That’s why I’m once again offering my North Seattle College continuing education course, "From Midlife Through Retirement: A Path Forward” (February 23 - March 15, 6:30-8:30pm). This is an interactive four-week course looking at the unique challenges and opportunities of the second half of life and finding a way for you to chart your own way forward. Of course, we won’t solve life’s problems in four sessions, but you will learn critical components that will help you to approach making change, and you will practice the concepts by applying them to one action area of your choice. If you are thinking about “what’s next” in your life, please consider joining the class. We had a wonderful experience in the last class in autumn quarter, and I hope this session will be as well. (You can read participant comments here.)
This is the time to work on your future. Once you start, it’s energizing and uplifting, because the process is creative and it’s unique to you.
And don’t say you’re feeling too old to start something new. As Dear Abby used to say, “How old will you be if you didn’t do it?” (The same age if you did try it - and with a little less time.)
Now’s the time to start!
The trouble with ideating – dreaming of what you’d really like to do, or envisioning how you’d like to live as an expression of who you are – is it that it comes up against reality.
Okay, so there are many people out there who are “living their dreams,” like the one who said to me recently, “I can’t imagine going to work every day because you have to work – every day I wake up and do what I love.” I’m so happy for such individuals, and however they were able to achieve this bliss, I hope they can retain that fine balance even as time and circumstances change lives.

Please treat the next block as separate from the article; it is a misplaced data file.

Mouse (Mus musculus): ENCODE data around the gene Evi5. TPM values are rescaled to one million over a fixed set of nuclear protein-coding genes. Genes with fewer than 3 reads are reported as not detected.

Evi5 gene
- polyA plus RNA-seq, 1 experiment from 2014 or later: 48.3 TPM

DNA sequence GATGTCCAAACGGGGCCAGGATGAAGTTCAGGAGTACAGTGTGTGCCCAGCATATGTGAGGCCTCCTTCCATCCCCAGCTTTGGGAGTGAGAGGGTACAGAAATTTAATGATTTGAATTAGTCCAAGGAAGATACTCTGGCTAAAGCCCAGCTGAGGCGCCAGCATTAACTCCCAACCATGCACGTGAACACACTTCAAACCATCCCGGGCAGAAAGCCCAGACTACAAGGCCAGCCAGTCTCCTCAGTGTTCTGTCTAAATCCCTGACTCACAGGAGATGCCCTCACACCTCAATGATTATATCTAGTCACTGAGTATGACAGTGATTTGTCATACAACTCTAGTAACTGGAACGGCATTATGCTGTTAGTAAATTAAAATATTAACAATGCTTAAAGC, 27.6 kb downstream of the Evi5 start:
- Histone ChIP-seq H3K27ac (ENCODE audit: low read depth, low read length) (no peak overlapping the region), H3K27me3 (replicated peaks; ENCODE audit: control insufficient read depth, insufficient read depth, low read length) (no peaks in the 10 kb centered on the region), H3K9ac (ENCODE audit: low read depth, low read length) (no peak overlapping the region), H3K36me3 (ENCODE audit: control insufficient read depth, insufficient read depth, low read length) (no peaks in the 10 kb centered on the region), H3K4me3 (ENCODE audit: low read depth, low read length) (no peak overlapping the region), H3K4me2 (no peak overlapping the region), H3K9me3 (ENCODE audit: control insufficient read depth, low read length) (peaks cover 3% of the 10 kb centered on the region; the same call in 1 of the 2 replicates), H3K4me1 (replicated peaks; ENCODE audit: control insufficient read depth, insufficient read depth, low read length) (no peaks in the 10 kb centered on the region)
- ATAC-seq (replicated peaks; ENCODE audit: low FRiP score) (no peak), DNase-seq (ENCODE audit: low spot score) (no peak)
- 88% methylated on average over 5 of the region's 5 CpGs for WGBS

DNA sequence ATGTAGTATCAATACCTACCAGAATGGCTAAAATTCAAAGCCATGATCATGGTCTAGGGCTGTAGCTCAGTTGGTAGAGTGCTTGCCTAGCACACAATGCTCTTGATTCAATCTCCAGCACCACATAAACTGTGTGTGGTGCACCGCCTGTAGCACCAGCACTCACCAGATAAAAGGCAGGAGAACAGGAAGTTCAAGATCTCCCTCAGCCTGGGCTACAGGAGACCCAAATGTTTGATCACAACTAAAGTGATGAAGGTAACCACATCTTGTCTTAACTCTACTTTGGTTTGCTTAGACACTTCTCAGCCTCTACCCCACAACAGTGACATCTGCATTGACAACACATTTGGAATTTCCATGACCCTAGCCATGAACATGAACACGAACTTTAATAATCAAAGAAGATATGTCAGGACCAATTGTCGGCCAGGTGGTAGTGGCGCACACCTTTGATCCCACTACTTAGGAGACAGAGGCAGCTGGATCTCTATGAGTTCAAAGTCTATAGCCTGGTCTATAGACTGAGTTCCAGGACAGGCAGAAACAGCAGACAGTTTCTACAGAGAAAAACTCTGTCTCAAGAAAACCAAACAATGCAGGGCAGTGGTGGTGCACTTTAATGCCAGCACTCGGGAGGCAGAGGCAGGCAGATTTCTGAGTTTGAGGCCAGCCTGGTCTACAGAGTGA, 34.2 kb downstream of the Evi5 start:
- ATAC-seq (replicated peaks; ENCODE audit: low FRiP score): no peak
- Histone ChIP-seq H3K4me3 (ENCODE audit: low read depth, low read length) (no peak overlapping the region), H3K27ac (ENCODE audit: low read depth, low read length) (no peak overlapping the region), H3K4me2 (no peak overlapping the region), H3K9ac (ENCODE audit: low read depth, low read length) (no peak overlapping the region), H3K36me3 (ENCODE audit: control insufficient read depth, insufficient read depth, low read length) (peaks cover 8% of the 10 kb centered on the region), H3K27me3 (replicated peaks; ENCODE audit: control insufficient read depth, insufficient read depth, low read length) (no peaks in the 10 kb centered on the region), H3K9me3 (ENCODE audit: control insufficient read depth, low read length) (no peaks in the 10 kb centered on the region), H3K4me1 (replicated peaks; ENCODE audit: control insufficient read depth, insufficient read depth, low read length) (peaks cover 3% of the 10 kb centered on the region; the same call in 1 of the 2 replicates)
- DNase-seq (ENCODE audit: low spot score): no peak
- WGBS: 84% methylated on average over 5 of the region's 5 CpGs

For many people, however, envisioning a new or different future or endeavor, one that embodies their unique configuration of values, interests, and purposes, isn’t easy. Sometimes dreaming is hard, especially given the real demands and responsibilities of our lives. Our hopes and desires are pitched against life circumstances, our own personalities, or the inertia that come from our routine lives.
But daily, I hear of remarkable effort by people striving to create their dreams. One woman said she has been holding the same vision of her encore project since 1998. She has held that vision all these years while working and meeting the needs and requirements of raising two children on her own. In the meantime, she applied herself in the areas that she could so that she could one day realize her dream. Now, her adult children on their own, and her career nearing an end, she is ready and on her way.
Many are seeking a new way forward, a way to reconfiguration their time, activities, and values. Sometimes, this takes the form of a new job, an encore career, a new love, a stab at rebuilding an old and faded relationship, a creative endeavor…
What we are trying to do is to make meaning of our lives, to stake out “this is who I am and what I want and need.”
If you are seeking, searching, striving to create a new future for yourself, make it your task. Envision boldly and rigorously pitch it against reality. Tread mindfully. It’s a task and a challenge, but do it. It’s a dangerous thing to deny yourself what you want or need, entirely or perpetually, or to deny it for your loved ones. For what would life be stripped of ideas and hope, and a way to strive to live as an expression of who you are? As creativity expert Eric Maisel says, “There is something absurd about dreaming, just as there is something absurd in the idea of passionately making meaning. It feels absurd to take life as seriously as it demands to be taken. But it also feels absurd to take life anything less than seriously, since the path of self-dismissal and self-disparagement can also be experienced as absurd.” (Coaching the Artist Within, 2005)